Of course if you have a zoom lens that covers the focal length of the prime, the two will be essentially similar if you don't zoom it. But I think one advantage of a prime is that it prevents recomposition by zooming. We could go on and on with an argument about the pedagogical importance of prime lenses, manual exposure, and so on, and there are practical limits in the real world on how far you can "zoom with your feet," but if you must recompose by moving around, then you will move around, and in the process may see things differently, while preserving the perspective you started with.
In addition, I think that if you use a "normal" perspective lens, and get the composition right, the subject will be what people see the most, without the distraction of unusual perspective or equipment.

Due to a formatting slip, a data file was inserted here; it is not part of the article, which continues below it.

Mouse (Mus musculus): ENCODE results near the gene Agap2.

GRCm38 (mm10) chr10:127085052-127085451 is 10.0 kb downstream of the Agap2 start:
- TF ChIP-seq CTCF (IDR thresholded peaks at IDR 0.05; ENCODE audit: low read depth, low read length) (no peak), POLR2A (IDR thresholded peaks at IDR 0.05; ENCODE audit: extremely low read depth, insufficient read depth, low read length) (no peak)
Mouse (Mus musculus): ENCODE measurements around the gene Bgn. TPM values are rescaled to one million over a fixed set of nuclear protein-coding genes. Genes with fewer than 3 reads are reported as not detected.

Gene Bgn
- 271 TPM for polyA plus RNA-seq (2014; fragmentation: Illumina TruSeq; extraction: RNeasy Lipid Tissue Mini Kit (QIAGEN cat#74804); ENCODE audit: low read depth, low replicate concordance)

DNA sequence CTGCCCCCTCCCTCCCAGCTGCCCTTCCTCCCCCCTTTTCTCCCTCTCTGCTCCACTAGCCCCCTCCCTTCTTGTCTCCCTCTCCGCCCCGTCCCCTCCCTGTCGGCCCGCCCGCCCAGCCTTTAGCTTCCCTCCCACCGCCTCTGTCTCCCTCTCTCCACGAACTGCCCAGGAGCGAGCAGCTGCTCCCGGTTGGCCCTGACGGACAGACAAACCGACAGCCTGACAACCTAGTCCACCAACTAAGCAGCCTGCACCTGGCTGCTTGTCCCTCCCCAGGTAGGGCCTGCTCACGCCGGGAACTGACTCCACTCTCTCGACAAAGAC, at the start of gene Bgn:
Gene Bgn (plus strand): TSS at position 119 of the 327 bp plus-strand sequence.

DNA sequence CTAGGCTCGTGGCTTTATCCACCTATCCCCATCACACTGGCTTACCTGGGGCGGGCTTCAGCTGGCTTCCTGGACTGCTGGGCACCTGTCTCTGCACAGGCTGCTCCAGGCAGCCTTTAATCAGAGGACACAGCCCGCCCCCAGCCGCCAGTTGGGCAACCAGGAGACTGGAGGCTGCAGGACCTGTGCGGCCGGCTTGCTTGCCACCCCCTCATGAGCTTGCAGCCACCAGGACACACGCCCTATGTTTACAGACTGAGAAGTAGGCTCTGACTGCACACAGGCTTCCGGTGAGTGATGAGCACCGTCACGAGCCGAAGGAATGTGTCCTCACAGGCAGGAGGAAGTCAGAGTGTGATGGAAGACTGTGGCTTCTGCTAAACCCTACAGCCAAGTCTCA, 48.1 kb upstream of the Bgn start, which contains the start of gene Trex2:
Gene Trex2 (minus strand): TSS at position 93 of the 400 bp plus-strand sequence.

It also doesn't hurt that most good prime lenses will be well behaved, with less aberration and flare, than their equivalent zooms. If your intended quarry is in the range of a prime, a zoom may be an unnecessary encumbrance.
I still travel with zooms for the fairly obvious reason that I can't step off a cliff or jump into the ocean to change my framing. And at other times I like odd and exotic focal lengths for the very reason that the image I want to make is not "a picture of a thing." But for many other things, I find I prefer a normal prime (35 in my case, since I'm using DX), because it "sees" what I see. There's a simplicity here, that what you see is what you get. Of course you can make all sorts of abstraction still, but when you want the subject of the picture to be what it's about, this is, I think, the best route.